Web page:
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What Is a Literature Review?
The purpose of a literature review is to synthesize and critically analyze the state of the research on a topic.
You may be asked to conduct a literature review for a class simply to understand a topic better. Class assignments are usually smaller in scope and length than reviews for a dissertation or a research article.
Writing a Literature Review
Searching for Sources
- Start with reference resources to see the big picture and contextualize your topic, introduce you to important authors, and provide vocabulary and ideas you'll need to know.
- Enter key concepts in a disciplinary database, and then scan through results, noting additional or alternate keywords, areas of potential interest, and sub-topics. Keep working, adapting your searching as you go.
- Trace citations, using the citations of a source to find other relevant sources and to understand the relationships between them. The two best tools for tracing citations are Google Scholar and Web of Science. Once you find your source in these databases, look for links to citing articles.
There are a few signifiers of quality and importance that you will want to consider in selecting the sources that appear in your literature review.
- Author impact: How many times has a study been cited by other researchers?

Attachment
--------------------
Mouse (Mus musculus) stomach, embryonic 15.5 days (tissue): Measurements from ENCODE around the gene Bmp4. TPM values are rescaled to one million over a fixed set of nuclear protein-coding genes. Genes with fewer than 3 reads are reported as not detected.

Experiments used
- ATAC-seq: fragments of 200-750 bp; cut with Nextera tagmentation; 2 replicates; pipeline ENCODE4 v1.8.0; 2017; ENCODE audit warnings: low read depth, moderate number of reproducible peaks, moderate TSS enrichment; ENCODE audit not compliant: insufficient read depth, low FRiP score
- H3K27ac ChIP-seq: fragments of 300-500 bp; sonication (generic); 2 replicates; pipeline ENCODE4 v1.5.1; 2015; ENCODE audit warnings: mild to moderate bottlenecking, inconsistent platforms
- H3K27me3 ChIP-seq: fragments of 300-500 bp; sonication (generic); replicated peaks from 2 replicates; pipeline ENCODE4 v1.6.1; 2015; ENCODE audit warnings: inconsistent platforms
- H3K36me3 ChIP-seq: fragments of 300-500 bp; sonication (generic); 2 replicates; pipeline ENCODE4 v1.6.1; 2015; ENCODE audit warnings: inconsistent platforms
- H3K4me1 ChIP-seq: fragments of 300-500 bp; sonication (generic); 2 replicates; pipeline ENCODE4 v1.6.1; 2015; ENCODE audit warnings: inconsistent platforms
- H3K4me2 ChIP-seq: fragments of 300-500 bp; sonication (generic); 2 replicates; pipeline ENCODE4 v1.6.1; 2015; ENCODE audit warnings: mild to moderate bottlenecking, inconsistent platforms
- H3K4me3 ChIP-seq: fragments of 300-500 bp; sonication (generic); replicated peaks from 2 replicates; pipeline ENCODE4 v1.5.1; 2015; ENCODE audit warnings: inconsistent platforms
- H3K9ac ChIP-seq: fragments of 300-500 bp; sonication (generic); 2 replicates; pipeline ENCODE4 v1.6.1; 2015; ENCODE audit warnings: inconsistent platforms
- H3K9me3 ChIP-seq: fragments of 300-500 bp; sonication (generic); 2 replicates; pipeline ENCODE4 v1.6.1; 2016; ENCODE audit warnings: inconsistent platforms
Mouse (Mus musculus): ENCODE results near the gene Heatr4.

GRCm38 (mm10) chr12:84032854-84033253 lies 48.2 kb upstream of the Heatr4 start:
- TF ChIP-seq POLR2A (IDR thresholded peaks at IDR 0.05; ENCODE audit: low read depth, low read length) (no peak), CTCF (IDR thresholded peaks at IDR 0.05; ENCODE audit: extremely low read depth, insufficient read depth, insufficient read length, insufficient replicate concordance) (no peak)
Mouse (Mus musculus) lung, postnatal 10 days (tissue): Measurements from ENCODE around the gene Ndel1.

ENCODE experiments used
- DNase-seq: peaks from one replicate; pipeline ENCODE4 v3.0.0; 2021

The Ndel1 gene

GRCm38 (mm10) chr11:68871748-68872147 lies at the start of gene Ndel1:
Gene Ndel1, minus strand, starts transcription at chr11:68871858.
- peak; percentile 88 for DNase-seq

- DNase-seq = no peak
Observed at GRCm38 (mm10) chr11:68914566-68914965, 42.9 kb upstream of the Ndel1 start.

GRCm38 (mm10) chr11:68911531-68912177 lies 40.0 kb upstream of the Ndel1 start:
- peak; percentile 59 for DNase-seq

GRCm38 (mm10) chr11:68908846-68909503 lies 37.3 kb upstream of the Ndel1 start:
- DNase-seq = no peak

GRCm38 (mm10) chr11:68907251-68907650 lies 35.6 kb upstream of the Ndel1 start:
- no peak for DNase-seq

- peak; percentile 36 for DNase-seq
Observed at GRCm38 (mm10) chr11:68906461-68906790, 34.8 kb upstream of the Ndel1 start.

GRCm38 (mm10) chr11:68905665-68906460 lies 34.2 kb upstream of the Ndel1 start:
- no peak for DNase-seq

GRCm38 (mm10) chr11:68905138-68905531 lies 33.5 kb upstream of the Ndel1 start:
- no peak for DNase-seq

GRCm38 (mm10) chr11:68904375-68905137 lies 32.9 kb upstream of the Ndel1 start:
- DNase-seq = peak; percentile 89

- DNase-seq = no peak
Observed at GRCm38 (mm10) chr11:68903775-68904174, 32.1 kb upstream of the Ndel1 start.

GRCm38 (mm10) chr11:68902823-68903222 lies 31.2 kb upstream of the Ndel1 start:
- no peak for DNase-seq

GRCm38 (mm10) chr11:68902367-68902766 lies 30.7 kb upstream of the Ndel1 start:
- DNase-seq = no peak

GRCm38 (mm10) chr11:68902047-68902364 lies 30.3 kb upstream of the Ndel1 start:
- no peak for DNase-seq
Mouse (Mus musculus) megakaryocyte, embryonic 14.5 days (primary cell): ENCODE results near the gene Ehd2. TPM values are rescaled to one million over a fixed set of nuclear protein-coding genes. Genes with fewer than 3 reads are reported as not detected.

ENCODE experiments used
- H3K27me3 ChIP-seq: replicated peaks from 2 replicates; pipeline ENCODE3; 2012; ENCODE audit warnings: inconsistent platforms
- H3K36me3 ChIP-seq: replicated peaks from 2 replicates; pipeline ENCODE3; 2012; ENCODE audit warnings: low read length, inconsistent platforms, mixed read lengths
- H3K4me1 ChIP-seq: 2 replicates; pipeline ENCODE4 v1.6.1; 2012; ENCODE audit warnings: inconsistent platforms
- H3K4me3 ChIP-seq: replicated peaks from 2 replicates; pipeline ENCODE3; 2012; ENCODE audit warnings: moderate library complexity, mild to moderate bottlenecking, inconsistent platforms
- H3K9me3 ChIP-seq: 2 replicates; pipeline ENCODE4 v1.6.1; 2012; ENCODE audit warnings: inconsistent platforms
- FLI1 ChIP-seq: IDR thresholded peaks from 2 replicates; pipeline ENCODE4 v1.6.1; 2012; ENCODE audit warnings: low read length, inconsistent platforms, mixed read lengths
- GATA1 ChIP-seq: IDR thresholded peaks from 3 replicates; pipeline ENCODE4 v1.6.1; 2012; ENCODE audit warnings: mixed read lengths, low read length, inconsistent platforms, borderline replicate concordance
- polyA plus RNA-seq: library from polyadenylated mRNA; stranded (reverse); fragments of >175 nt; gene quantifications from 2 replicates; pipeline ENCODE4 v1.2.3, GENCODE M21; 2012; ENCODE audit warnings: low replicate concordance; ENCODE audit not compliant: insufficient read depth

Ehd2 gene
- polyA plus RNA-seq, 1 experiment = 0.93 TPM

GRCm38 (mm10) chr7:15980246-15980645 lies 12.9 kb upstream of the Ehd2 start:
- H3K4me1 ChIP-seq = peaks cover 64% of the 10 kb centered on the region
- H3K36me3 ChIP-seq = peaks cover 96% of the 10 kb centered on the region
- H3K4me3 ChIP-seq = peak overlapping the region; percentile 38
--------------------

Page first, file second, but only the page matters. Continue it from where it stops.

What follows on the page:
- Core publications: What are the most noteworthy journals in your field of study?
- Currency: How does your discipline view the currency of research?
- Bias: Be aware of your own possible biases and try to treat research even-handedly.
Make note of the sub-topics that you find and discover the relationships among them. Tools like concept maps or synthesis matrixes may be helpful in identifying and keeping track of these relationships.
Whichever note taking method you choose, be sure to distinguish your ideas and words from the original source material. Keep track of any quoted material, where it was found, and its bibliographic information, by the particular citation style you are using.
Conducting Your Literature Review by
Publication Date: 2019
A step-by-step guide to writing a literature review, including tips for modifying the process as needed depending on your audience, purpose, and goals.
So, You Have to Write a Literature Review by
Publication Date: 2020
Presents a dynamic and practical method in which engineering students can learn to write literature reviews, and translate genre-based writing instruction into easy-to-follow, bite-sized activities and content.
Academic Skills for Interdisciplinary Studies by
Publication Date: 2017
Offers practical instructions, tips, and tricks that help undergraduate students to develop the skills needed for an interdisciplinary curriculum, including a section on interdisciplinary research and literature reviews.
Our research guides are the best place to start your research in by discipline. Each subject guide suggests the most relevant disciplinary databases for that field of study.
Keep in mind that there is no guarantee as to the quality of the scholarship in Google Scholar, so be sure to evaluate the materials you use.
Web of Science This link opens in a new window
Materials that are indexed in Web of Science are of high quality, but not all disciplines are equally represented.
This video from Penn State Libraries explains how to use a concept map to classify ideas, themes, contradictions, and gaps.
This video from California State University Monterey Bay Library shows how to create a synthesis table (sometimes called a synthesis matrix) to organize and connect information from your sources.